Did you express this concept in the project for the Italian Pavilion of the 16th International Architecture Exhibition – the Venice Biennale – which will open on May 26th?
Yes, for ARCIPELAGO ITALIA. Progetti per il futuro dei territori interni del Paese (Projects for the future of the inland territories of the Country) a group of six teams of young architects, together with expert designers, including the famous group “Ascolto Attivo”, has been formed. The proposed projects, in fact, were born from a dialogue with the communities. The architects have listened to the needs and requirements of the inhabitants and have designed projects which match their wishes. I believe that at the Biennial we tell a non-romantic, not pathetic story, in which the architect’s role is decisive. Since politics is far from listening, architects can represent a great opportunity for politics itself.
In which places did the meetings occur?
We decided to work on five “Progetti sperimentali” (“Experimental Projects”): in Gibellina, in the Valle del Belice, Sicily, with the intervention in the unfinished theatre of Pietro Consagra; in the Ottana plain, Sardinia; in Camerino, in the Marche region, in the area hit by the 2016-2017 earthquake; then a project was also carried out with the schools of Matera for the Ferrandina and Grassano rail yards. We will conclude by going to the Casentinesi Forests as far as Cesena.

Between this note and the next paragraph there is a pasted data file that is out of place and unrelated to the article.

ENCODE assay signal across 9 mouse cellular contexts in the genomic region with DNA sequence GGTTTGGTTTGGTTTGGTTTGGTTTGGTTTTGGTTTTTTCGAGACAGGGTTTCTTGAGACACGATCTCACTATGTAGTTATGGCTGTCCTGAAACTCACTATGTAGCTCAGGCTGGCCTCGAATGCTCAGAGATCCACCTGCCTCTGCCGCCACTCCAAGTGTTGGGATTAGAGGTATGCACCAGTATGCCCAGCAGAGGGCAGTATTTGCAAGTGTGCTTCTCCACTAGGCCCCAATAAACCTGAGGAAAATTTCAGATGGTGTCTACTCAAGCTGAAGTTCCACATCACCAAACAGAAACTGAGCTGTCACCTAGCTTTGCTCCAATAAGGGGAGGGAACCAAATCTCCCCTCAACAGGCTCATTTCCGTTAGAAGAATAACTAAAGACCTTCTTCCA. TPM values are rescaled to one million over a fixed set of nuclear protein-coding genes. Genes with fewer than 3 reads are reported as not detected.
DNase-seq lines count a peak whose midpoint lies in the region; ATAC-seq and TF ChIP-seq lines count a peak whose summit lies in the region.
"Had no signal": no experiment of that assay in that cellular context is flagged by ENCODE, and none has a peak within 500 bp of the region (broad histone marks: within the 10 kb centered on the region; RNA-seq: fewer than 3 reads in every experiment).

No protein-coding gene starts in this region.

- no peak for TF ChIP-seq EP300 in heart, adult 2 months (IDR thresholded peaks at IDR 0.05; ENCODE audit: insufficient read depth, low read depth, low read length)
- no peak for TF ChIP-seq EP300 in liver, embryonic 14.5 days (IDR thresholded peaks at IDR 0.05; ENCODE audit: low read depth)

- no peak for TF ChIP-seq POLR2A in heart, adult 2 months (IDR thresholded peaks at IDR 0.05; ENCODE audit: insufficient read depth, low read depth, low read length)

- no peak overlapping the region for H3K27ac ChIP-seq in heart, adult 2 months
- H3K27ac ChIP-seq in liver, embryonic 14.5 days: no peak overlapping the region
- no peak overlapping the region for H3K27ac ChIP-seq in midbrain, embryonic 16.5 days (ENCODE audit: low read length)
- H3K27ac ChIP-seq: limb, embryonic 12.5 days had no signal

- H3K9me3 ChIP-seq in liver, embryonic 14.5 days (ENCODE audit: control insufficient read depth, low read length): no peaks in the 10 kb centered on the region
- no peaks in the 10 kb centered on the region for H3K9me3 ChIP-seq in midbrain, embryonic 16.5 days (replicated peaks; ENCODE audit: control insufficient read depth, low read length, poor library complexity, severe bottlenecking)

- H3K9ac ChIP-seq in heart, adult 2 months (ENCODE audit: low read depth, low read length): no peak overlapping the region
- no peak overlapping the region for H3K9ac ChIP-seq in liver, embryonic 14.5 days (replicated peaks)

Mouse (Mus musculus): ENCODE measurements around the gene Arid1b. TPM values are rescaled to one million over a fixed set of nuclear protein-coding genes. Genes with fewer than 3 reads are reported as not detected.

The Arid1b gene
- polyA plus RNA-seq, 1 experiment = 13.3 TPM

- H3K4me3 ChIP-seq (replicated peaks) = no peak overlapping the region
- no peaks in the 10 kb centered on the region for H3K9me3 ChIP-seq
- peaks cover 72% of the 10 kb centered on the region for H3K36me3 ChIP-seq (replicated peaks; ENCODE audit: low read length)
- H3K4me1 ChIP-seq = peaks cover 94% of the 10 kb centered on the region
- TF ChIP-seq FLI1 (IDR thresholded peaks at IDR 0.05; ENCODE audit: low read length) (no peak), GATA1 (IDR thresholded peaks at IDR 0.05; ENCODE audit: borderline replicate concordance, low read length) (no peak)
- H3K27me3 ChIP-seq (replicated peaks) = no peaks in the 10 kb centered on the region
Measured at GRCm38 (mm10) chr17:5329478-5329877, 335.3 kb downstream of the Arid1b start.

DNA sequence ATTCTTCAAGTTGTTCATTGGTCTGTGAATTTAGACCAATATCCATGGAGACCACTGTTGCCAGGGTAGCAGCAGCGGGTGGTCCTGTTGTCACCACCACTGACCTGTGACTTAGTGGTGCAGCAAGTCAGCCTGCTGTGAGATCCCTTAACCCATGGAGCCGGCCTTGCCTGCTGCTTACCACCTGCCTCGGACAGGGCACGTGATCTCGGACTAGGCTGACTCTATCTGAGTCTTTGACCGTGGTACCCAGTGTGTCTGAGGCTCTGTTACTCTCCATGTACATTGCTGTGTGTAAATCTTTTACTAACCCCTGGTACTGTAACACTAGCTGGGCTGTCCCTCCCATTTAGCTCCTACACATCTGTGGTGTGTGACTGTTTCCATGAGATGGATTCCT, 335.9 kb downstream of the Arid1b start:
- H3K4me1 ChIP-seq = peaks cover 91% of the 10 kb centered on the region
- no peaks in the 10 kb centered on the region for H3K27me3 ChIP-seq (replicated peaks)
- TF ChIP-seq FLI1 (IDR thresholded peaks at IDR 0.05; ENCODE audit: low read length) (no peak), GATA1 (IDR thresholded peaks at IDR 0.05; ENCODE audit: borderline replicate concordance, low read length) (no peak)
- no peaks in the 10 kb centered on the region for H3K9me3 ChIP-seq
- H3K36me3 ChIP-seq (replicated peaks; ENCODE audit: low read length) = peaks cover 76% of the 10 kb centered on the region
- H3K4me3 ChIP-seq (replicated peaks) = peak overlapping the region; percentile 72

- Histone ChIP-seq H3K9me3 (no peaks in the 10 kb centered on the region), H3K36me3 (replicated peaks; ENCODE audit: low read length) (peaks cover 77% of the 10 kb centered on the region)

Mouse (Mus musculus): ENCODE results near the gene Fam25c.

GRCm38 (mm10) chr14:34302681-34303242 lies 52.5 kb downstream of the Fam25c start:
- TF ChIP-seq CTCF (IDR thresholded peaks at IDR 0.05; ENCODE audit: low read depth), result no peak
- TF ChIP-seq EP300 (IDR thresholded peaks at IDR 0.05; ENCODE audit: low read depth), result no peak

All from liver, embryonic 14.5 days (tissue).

April 9th, 2018
(translated by Massimo Guidotti)
edited by Luciano Marucci
The architect Mario Cucinella (courtesy MC A, Bologna)
Studio MC Architects, Bologna (courtesy MC A, Bologna; ph Giovanni De Sandre)
Mario Cucinella Architects, 3M Italia Headquartiers (new location, front view), Pioltello (MI), 2008-2010 (courtesy MC A, Bologna; ph Daniele Domenicali)
Mario Cucinella Architects, Centre for sustainable Energy Technologies (veduta generale), 2008-2016, Ningbo, Cina (courtesy MC A, Bologna; ph Daniele Domenicali)
Tesa 2, Sala dell’Arcipelago, Italian Pavilion International Architectural Biennial, Venice 2018, Render staff Mario Cucinella (courtesy MC A, Bologna)
I’m Luciano Marucci, born by case in Arezzo and I look my age… After a period in which I dedicated myself to journalism, applied ecology, environmental education and traveling the world, I occasionally collaborated as an art critic with specialized magazines (“Flash Art”, “Arte & Critica”, “Segno”, “Hortus”, “Ali”) and with varied cultural periodicals. Since 1991 in “Juliet” art magazine (in print and edition) I have regularly been publishing extensive services on interdisciplinary topics (involving important personalities), reportages of international events, reviews of exhibitions. I have edited monographic studies on contemporary artists and book-interviews. As an independent curator I have curated individual and collective exhibitions in institutional and telematic spaces. I live in Ascoli Piceno.